IcelandSome of the most interesting stuff has been happening in Iceland.  The country has received a great deal of coverage worldwide for refusing to bear the tax burden of the economic crisis when the main banks went under.  The people then replaced the government and demanded radical changes with a completely new direction from the days when speculative finance was at its height.  A major part of that was drawing up a new constitution which included using responses gathered online – the ‘crowd-sourced constitution’.  This was really innovative and allowed for more democratic input than normal.  But according to Laurie Penny:

Here’s what actually happened. Although it is true that the three largest banks –Glitnir, Kaupthing and Landsbanki – were allowed to go bust in 2008, this was hardly a political choice: Iceland could do nothing else, because their debts were ten times the size of its GDP. It is also true that popular protest brought about a change in power. Demonstrations over the government’s handling of the crisis, particularly its promises to the IMF to repay the financial sector’s enormous debts to countries such as the UK and the Netherlands, started in 2008. On 20 January 2009, the usually reserved Icelandic people turned out on to the streets in their thousands, bashed kitchen utensils and threw fruit and yoghurt at the Althingi, the parliament building. They were demanding a change of government.

They got one. Referendums were promptly held on whether to repay foreign debts, and the state began to draw up a new constitution in consultations with the public that included garnering responses on Facebook. But then, the new administration tried to side with the IMF over the debts of the online bank Icesave and refused, in effect, to implement the constitution Icelanders had been promised. So much for the socialist utopia.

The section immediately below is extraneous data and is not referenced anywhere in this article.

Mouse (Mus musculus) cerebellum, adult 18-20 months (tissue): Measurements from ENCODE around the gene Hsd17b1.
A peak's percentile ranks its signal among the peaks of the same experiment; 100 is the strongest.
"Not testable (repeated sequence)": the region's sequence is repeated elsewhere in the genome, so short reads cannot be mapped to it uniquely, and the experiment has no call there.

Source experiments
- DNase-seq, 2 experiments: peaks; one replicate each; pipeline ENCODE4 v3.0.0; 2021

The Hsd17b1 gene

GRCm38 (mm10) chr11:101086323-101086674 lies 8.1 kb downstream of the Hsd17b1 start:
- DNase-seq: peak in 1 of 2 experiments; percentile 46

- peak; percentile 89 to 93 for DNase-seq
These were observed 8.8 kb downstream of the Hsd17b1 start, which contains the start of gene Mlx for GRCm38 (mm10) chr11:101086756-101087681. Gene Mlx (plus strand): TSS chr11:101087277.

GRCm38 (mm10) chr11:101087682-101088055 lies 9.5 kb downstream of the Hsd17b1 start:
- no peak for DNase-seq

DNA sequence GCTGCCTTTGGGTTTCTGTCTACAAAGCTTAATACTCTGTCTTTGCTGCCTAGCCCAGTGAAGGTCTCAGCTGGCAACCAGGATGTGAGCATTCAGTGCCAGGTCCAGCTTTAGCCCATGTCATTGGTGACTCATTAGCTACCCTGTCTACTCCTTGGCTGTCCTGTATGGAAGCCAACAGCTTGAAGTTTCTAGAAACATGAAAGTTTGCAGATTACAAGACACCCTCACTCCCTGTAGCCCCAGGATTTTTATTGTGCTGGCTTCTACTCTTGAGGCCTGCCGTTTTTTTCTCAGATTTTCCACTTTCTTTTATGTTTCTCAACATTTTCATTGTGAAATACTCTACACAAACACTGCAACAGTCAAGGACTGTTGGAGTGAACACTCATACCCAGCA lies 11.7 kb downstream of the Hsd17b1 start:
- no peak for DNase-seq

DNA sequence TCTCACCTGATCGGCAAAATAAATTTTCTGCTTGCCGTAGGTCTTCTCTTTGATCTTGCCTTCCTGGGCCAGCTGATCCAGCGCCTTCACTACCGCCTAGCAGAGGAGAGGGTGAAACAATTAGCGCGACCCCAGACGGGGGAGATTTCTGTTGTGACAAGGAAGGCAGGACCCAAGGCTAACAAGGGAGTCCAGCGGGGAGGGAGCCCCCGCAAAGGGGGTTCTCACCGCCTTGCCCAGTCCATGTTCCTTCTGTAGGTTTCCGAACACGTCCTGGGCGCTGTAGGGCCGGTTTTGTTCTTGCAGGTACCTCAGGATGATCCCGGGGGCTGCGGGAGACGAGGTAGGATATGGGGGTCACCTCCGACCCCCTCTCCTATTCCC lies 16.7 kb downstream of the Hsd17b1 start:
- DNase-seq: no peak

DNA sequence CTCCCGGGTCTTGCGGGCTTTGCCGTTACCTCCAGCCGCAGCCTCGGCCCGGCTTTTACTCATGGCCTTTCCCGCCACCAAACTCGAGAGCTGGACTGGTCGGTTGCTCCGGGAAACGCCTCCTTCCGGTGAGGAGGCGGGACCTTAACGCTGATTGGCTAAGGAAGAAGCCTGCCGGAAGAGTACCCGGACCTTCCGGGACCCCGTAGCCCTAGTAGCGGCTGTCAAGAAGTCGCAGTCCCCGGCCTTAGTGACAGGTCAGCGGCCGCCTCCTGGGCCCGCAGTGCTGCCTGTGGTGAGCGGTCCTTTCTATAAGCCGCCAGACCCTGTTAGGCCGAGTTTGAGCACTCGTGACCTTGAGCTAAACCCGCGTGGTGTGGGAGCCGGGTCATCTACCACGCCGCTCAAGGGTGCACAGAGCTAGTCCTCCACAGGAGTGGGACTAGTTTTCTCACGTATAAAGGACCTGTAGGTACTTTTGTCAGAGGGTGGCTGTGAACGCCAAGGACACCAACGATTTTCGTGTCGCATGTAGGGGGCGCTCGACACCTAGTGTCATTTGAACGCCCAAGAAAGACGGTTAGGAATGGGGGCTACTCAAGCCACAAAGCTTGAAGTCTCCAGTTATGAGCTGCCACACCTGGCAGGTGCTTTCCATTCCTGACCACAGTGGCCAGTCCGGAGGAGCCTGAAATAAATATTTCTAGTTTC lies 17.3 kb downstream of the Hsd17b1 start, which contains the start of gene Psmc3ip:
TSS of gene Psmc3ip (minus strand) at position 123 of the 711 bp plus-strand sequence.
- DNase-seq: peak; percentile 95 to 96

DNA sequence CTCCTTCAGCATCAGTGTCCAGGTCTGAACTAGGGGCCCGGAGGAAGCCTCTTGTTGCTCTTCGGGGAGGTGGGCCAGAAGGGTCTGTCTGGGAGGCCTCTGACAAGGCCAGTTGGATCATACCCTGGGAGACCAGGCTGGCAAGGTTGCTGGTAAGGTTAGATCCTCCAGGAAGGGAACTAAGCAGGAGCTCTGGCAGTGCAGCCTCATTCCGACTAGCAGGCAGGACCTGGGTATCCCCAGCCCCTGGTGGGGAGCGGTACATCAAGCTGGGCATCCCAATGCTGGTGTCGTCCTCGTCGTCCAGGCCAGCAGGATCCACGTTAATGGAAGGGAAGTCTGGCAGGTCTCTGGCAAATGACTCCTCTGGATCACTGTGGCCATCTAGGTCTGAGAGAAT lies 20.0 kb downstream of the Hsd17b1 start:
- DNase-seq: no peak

The recent elections in Iceland gave the previous Social Democrat-led government “the worst defeat of any ruling party since independence from Denmark in 1944″, despite serving in a coalition with the Left-Green movement that was meant to provide an alternative to the old parties who created the country’s economic crisis.  In fact, things have now come full circle and there is a new coalition of the Independence Party and Progressive Party who seem intent on opposing the proposed constitution in its current form, pushing for new environmentally-damaging developments and defending the fishing quotas that benefit the wealthy elite.  People voted for change but became completely disillusioned with the parliamentary alternative, and so they ran out of options.

The point in all this isn’t to say that these countries don’t have anything to show us in terms of really progressive reforms and of a different approach to the ruthless neoliberalism we’re used to. They do absolutely.  As just one example, reading about Danish education in comparison to the Scottish system is frankly amazing.  But it’s now under attack.  Although they have had a commitment to welfare beyond the rest of Europe and especially the UK, these countries are, of course, capitalist .  We can see a class struggle at work in all of them.  International competition and the fallout from the economic crisis is hitting hard (although it differs from country to country), and there are political forces present that want more neoliberal restructuring and increased controls on immigration.  In short, reforms that have been won are not permanent but are challenged and have to be fought for.